Communities taking action
Find out how other communities around Australia are making a positive change and promoting respectful attitudes.
Knowing where to begin can be challenging, but small steps can make a big difference.
The power to end violence
Port Adelaide Football Club has created a program to educate high school students across South Australia about violence against women. The Power to End Violence against Women program focuses on respectful relationships and how young people can play a role in preventing violence.
Jake – Youth Programs Manager to group of young boys: Looking forward to working with you guys today, we’ve got some really important topics based around respect, a lot of the work that you guys are doing currently within the schools.
Jake: So we run a number of different community programmes through the football club. We’ve got quite a number of programmes run through our Aboriginal and youth streams, and this programme here is our Power to End Violence Against Women programme.
It’s one where we go out to secondary schools and we work with year 10 male students to educate them about the issue of violence against women but also respectful relationships.
Jake to group of young boys: Big challenge that we had, and obviously a discussion point is, if we see something that is disrespectful towards women, whether it’s directly or indirectly within the community, what are some of the tools that you guys have learned that would be able to address that? And it is a challenging thing to do, but what happens if we don’t do it?
Kye – Workshop participant: I think it’s just pretty basic, like, if you see something that’s not right, just stand up. I know it’s such a hard thing to do, especially if someone you respect and you like, but if you stand up, it just cuts it off.
Ross – General Manager: Power to End Violence Programme was an initiative between Centacare Catholic Family Services and the State government, and we were approached to deliver a programme based around respectful relationships.
So we co-designed it with Centacare Catholic Family Services, put a lot of time and energy into getting the right content in there, and we worked with the Education department on ethics and understanding the Keeping Safe Child Protection Curriculum, so we’re working within that curriculum so we can go into schools and compliment the delivery of that.
Jake: It can be a difficult subject to talk about, especially for young men, so it’s just about creating that rapport and building that relationship and making them comfortable to speak about the issue around violence against women, and what they can do to address the issue in the community.
Ross: Within the programme, I guess, I could really see the role that the football club and the players have in breaking through to these young people. Because when they’re hearing the same messages from their teachers, to have someone else from a trusted brand that they see on the sporting field speak about respectful relationships, they sit up and listen.
So, we’ve had a variety of different stories, from the students that have engaged within the programme and re-engaged with different engagements that we have, such as leadership days or family days – and how they’re interacting with the women in their lives differently and how they’re also encouraging their peers or family members to be treating women with a greater respect.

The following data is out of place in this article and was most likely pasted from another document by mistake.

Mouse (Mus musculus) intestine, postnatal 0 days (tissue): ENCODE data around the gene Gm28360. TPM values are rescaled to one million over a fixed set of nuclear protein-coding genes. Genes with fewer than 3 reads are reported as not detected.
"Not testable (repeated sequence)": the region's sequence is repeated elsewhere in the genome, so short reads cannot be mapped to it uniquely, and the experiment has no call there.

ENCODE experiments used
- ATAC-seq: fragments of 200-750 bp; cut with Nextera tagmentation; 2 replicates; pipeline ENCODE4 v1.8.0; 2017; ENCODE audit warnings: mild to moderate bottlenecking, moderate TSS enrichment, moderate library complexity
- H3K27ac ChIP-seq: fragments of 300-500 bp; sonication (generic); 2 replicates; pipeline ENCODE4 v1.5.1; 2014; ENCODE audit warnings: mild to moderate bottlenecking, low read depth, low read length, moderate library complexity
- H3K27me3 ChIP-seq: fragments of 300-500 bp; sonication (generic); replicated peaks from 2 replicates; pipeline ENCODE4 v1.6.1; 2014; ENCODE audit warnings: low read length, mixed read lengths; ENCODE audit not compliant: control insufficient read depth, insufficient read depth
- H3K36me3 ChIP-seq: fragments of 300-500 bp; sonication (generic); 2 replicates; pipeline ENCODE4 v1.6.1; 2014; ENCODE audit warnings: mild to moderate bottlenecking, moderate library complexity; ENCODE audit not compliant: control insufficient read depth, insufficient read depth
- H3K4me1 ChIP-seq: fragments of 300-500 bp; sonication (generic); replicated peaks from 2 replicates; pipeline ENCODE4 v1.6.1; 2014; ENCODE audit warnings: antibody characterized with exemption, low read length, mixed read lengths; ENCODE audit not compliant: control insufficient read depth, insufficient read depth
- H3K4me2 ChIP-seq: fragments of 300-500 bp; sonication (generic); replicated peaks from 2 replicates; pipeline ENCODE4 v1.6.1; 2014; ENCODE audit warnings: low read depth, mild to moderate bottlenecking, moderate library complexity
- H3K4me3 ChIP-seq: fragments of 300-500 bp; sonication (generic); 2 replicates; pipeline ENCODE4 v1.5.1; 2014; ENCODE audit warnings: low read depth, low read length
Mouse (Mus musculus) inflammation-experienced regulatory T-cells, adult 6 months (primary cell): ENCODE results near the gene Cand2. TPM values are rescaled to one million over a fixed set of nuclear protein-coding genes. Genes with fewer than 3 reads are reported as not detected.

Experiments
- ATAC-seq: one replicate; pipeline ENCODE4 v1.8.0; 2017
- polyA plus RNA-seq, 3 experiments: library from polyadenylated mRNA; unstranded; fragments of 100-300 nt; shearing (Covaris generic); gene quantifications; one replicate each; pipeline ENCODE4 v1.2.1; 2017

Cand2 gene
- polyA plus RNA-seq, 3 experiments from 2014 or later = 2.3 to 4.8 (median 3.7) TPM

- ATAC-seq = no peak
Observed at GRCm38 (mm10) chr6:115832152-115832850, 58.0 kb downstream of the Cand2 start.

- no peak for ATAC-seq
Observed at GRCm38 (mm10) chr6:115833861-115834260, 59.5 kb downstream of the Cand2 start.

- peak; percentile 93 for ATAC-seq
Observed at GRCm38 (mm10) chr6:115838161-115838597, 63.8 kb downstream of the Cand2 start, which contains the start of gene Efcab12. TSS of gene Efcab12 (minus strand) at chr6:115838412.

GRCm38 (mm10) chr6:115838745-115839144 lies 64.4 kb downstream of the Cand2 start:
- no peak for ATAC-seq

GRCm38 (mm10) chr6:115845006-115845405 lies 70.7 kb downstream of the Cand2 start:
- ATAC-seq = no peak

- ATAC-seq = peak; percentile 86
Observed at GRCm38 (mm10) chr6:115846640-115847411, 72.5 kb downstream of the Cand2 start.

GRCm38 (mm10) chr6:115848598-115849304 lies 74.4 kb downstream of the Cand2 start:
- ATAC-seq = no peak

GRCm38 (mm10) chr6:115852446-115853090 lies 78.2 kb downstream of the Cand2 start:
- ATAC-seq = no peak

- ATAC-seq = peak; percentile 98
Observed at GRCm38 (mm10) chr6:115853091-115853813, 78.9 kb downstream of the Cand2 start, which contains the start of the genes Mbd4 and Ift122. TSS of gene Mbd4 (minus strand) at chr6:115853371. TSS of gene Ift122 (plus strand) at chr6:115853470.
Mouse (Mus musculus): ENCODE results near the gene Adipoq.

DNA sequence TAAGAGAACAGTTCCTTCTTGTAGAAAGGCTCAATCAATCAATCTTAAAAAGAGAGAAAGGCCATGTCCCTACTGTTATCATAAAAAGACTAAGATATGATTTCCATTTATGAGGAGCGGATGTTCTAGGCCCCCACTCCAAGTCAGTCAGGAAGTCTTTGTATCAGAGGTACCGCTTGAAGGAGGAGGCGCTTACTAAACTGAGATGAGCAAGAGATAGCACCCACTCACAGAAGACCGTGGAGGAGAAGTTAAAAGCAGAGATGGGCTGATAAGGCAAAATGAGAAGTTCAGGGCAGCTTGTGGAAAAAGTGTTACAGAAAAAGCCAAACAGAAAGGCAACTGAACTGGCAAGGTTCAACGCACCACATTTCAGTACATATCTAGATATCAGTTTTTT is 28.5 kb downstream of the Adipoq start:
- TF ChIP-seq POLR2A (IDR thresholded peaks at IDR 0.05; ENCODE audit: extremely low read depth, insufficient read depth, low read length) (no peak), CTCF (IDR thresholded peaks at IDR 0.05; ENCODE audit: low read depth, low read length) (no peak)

Jackson – Workshop participant: My brother, he’s not in high school yet, but I remember telling him about the program, about how, going to Adelaide Oval, and all that. And then when I got home I’d tell him about it and I told him what I learnt, and then I remember, two or three days later he comes back to me and he says that he’s been telling people at his school as well, his primary school.
So he’s even… Coming from what I’ve learned, if we do have younger siblings we could always help them spread it as well.
Jake: We’re in a position where we’re able to have a positive influence. So we heavily use our players, and our coaches, and our staff to go out into the schools and be positive role models for these students with hope that they can then model positive behaviours in the different areas of their lives.
Jackson: Being verbal abused to physical abuse as well, sexual abuse, yeah, you just got to put a stop to that as soon as you see it.
Jules – Workshop participant: Put yourself in their footsteps. You wouldn’t want to be treated like that.
Kye: Using your values to kind of guide you, with respect, honesty, just keep your values and you’ll be right.
Special thanks to Power Community Limited and Port Adelaide Football Club
If you want to know more about Power Community Limited, please visit portadelaidefc.com.au/community
Violence against women, let’s stop it at the start.
Healing through the art of yarning
Leprena is a centre for the Indigenous community where members can weave new connections and share their stories. It’s a place for people to safely and openly have conversations and learn from one another about preventing domestic and family violence.
Grace – Workshop facilitator: I’d like to welcome everyone to the art group Healing through the art of yarning. The intention of this community engagement project is to give people new hope, to bring together and have a yarn while doing artwork. I hope through this group we can all weave new connections share stories, and learn from each other.
Alison – Centre Manager: Before I start having the conversation I really feel that I need to, and want to, honour and pay respects to the Muwinina people, as the traditional owners of the country Leprena sits on, and that we gather on, pay respect to my elders, past, present, and future.
Leprena is open to the Aboriginal community. We are a centre based around the love and beauty of Aboriginal culture, how Aboriginal culture has a way of healing and connecting both First and Second Peoples.
Two years ago we started our family violence prevention programme called Listening With Our Heart. Which in our language means listening with our hearts. Where a group of Aboriginal women, and other interested peoples, started the hard conversations around family violence and its impact on women and children and how could we safely have them in a cultural context.